I have learned to try and think of their better attributes and not sweat the small stuff. I am not perfect but I appreciate good manners.
Re: Table etiquette - what do you do?
April 28, 2018 11:29PM
Marnie Wrote:
-------------------------------------------------------
> I am sorry for those of you who feel disappointed
> with your older friends and relatives. I have
> also seen some who are younger not bother to wait
> until everyone is served to begin eating so it is
> definitely not just an age thing. I have also
> been at meetings where there are large groups that
> some, who are first in line, seem to take huge
> portions of both mains and their desserts without
> considering those behind them. These people are
> from all walks of life and often hold positions
> of responsibility. They aren't starving
> I have learned to try and think of their better
> attributes and not sweat the small stuff. I am
> not perfect but I appreciate good manners.

Marnie, your Portion comment reminded me of a buffet dinner I attended and for which I had paid a not small amount. The last three of us shared what was left over, about a tablespoon each of the few dishes that had actually something left on them. I thought it was appalling manners, especially since some people couldn’t finish what they had piled on their plates.

Edited to say that this wasn't in a restaurant but at a privately arranged fundraiser. At a restaurant the empty bowls would have at least been replenished.



Edited 1 time(s). Last edit at 04/29/2018 03:51AM by Chris.
DK
Re: Table etiquette - what do you do?
April 29, 2018 05:04PM
@Marnie and TPANDAV....
I initially tried to overlook my parents' lack of table manners but I want to spend time with them, and often this involves sharing a meal. It may sound a bit trivial to most people, but it to me it was making me feel negatively towards them so I felt I needed to address it. I tried changing my response to it by ignoring it and telling myself I should be grateful that my parents are still around, but that wasn't working. The examples I gave are just a few of the things they do.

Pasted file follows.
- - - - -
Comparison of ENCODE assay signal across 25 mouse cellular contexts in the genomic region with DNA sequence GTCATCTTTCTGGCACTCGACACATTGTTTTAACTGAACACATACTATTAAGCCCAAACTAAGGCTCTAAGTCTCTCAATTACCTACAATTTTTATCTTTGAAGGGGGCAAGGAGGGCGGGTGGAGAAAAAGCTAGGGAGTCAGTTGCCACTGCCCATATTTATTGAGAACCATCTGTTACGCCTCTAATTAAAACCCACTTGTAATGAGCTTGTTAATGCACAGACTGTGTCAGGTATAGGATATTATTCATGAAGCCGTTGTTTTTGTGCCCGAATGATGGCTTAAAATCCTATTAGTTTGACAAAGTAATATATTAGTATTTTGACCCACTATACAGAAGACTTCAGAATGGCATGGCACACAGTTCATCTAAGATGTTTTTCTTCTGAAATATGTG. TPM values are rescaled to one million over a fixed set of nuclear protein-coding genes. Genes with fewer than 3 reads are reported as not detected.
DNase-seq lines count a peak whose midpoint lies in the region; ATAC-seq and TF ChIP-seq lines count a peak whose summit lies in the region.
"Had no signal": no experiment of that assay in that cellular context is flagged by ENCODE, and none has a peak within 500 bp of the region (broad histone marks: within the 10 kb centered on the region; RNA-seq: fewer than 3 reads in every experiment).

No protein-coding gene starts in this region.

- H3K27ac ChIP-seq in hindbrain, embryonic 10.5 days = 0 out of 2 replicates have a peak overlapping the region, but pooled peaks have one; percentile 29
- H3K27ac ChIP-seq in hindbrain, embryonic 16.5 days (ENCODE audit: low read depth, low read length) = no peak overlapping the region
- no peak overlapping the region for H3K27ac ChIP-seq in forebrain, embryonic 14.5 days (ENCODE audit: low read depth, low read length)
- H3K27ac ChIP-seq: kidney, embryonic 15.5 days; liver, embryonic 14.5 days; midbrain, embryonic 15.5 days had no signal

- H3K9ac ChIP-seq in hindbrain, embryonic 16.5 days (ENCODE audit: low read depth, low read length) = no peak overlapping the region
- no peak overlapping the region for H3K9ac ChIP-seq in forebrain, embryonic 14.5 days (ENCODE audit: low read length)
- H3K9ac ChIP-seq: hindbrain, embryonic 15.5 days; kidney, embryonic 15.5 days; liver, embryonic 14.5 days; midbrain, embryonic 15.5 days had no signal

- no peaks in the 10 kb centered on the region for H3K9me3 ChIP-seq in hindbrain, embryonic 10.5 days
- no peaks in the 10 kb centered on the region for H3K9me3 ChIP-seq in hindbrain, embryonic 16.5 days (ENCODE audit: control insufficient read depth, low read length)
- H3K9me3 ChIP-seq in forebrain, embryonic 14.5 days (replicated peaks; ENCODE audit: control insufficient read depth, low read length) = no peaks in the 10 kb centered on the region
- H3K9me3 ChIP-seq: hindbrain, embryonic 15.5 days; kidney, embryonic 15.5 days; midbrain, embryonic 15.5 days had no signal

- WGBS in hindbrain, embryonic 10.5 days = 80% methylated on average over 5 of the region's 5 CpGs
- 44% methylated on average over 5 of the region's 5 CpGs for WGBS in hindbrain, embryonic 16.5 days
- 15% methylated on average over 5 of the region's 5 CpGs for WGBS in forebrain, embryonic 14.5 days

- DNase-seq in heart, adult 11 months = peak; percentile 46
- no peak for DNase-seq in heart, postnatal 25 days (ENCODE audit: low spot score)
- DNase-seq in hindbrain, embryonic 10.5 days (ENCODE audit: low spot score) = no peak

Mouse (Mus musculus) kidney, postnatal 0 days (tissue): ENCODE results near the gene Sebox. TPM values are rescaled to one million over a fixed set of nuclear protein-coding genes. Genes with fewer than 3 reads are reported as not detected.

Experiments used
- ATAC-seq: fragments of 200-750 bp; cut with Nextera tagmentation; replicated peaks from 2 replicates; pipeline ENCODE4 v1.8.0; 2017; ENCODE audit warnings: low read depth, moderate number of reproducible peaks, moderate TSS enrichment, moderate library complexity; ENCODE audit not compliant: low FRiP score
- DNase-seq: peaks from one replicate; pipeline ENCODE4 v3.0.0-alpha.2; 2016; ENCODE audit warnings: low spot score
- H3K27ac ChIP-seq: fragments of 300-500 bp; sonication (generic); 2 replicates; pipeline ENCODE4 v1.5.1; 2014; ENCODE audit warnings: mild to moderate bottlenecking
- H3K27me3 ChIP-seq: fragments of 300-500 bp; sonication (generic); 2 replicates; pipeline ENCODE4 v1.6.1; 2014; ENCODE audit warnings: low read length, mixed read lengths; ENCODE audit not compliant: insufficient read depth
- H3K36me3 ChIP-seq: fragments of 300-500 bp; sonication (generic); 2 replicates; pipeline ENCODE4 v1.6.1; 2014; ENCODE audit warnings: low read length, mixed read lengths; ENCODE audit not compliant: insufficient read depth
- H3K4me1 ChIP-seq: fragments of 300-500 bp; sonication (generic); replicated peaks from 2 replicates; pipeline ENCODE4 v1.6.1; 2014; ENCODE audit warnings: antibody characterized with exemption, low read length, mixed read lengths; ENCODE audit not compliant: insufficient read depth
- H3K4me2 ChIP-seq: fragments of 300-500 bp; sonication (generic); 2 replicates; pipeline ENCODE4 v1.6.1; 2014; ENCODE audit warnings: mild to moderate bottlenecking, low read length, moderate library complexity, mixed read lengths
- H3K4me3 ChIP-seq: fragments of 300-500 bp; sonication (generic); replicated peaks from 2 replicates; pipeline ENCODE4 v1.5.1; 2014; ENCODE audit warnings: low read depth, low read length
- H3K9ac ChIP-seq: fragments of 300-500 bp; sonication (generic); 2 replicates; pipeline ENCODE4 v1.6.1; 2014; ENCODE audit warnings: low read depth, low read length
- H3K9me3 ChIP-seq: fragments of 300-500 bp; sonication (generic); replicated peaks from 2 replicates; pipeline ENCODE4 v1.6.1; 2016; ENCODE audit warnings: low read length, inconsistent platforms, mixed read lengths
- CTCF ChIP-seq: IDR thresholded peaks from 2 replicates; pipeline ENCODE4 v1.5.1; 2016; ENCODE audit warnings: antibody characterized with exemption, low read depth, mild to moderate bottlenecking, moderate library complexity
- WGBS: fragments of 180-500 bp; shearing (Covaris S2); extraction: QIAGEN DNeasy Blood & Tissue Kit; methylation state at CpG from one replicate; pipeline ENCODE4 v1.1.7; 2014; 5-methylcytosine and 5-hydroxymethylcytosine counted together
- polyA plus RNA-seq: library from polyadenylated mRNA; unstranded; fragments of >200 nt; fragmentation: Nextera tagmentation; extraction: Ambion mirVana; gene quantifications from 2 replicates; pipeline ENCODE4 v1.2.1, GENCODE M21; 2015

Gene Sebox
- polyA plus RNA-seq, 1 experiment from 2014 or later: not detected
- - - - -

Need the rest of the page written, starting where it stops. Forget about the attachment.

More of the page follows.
They aren't selfish or ungenerous people but I think there is a slight level of narcissism there. They often completely block the aisle when out shopping, and a few times when I've picked them up really early for the airport while it was still dark, they call out very loudly to each other while loading the car, but even thinking that people in their block of flats might still be asleep.

It is small stuff but this builds up to become big stuff.
Re: Table etiquette - what do you do?
April 30, 2018 06:34AM
I can imagine that would be difficult for you, DK, particularly if this only just started to happen. As I lost my Mum when she was 55 I will never know what she would have been like in later years. Somehow I think she would have still been her considerate self.
If it had been me picking them up for the airport I don't think I would have been able to resist giving the hush sign.
Blocking the aisles seems to be a favourite thing for a lot to do. At the supermarket I often see shoppers, totally oblivious to all around, while they "angle park" their trolleys and stand observing every word on the label of their potential purchases.
I used to play in a trivial pursuits team online game, mostly with the same players. It was one of those game sites where you choose your own playing name and one particular player had chosen "growingolddisgracefully" as his name. It made me smile and I am sure he was only having a joke.

Chris, I can also relate to being someone in the same situation as you were. eye rolling smiley I wasn't that hungry but it was just one of those things that can be so easily avoided.
Re: Table etiquette - what do you do?
September 03, 2018 04:52AM
I hadn’t thought of bad manners as being narcissism, but the more I think about it, that could well be the case. However, I prefer to think that often people simply don’t know.
J1
Re: Table etiquette - what do you do?
September 03, 2018 03:34PM
It's been interesting to observe the progress of a person who used to shovel his food in and finish his plate in about one minute, left sitting there looking awkward, while the rest of our group ate our meals at a more mindful pace. No word has been spoken, but now he does his best to eat at the pace of people at the table - sometimes I sense he's putting great effort in to pulling himself back, as old habits die hard.